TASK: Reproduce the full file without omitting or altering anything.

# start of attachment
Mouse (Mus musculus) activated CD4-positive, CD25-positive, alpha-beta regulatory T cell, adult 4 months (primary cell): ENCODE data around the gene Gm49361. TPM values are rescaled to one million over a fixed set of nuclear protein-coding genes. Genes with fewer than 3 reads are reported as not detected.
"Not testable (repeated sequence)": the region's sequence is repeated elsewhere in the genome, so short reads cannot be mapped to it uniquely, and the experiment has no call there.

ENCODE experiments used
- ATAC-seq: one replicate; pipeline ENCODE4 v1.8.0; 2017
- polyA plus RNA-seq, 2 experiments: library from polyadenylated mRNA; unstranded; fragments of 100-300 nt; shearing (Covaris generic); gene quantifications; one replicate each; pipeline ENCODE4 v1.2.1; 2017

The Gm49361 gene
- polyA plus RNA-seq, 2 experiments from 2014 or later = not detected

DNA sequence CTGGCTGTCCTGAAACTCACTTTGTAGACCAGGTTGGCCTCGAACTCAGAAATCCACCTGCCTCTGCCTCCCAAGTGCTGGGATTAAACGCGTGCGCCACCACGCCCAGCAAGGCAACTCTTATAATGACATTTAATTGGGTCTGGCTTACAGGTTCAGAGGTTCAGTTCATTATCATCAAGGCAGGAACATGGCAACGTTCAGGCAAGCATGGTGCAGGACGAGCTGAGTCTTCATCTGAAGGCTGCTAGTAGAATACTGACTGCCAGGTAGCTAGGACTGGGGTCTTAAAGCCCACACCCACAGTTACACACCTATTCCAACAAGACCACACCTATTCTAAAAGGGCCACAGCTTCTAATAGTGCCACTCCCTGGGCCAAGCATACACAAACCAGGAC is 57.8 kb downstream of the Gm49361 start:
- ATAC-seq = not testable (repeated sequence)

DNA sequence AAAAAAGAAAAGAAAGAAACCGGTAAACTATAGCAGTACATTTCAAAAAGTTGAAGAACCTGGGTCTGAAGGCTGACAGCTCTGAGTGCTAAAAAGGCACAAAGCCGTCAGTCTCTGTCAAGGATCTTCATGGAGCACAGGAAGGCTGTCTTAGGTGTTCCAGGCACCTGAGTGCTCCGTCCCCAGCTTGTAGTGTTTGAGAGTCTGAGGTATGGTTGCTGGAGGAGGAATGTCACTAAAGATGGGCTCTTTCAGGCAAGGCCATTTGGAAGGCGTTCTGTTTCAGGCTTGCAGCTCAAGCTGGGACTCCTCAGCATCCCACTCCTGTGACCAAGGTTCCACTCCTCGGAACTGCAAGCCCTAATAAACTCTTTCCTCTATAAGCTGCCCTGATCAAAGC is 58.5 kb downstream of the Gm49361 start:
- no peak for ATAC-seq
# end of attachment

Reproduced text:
Mouse (Mus musculus) activated CD4-positive, CD25-positive, alpha-beta regulatory T cell, adult 4 months (primary cell): ENCODE data around the gene Gm49361. TPM values are rescaled to one million over a fixed set of nuclear protein-coding genes. Genes with fewer than 3 reads are reported as not detected.
"Not testable (repeated sequence)": the region's sequence is repeated elsewhere in the genome, so short reads cannot be mapped to it uniquely, and the experiment has no call there.

ENCODE experiments used
- ATAC-seq: one replicate; pipeline ENCODE4 v1.8.0; 2017
- polyA plus RNA-seq, 2 experiments: library from polyadenylated mRNA; unstranded; fragments of 100-300 nt; shearing (Covaris generic); gene quantifications; one replicate each; pipeline ENCODE4 v1.2.1; 2017

The Gm49361 gene
- polyA plus RNA-seq, 2 experiments from 2014 or later = not detected

DNA sequence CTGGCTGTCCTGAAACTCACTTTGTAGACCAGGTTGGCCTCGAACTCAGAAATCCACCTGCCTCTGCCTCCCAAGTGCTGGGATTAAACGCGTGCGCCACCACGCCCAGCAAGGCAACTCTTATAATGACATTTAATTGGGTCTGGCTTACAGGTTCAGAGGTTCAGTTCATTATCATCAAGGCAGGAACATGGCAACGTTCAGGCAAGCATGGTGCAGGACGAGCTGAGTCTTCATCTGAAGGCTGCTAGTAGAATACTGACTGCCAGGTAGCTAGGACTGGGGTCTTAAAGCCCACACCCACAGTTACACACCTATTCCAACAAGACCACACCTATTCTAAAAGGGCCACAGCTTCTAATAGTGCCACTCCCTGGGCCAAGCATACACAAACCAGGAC is 57.8 kb downstream of the Gm49361 start:
- ATAC-seq = not testable (repeated sequence)

DNA sequence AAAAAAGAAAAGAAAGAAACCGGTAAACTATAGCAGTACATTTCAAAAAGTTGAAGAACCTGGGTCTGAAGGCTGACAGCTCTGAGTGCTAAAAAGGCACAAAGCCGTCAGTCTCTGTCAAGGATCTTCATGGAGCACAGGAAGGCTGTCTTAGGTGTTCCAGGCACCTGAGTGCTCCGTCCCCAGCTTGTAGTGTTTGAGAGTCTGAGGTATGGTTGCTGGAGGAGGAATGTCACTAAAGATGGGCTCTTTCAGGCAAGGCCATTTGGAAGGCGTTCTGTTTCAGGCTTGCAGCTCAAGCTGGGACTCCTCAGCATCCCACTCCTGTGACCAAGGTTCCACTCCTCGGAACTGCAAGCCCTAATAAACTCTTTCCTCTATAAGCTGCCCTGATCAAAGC is 58.5 kb downstream of the Gm49361 start:
- no peak for ATAC-seq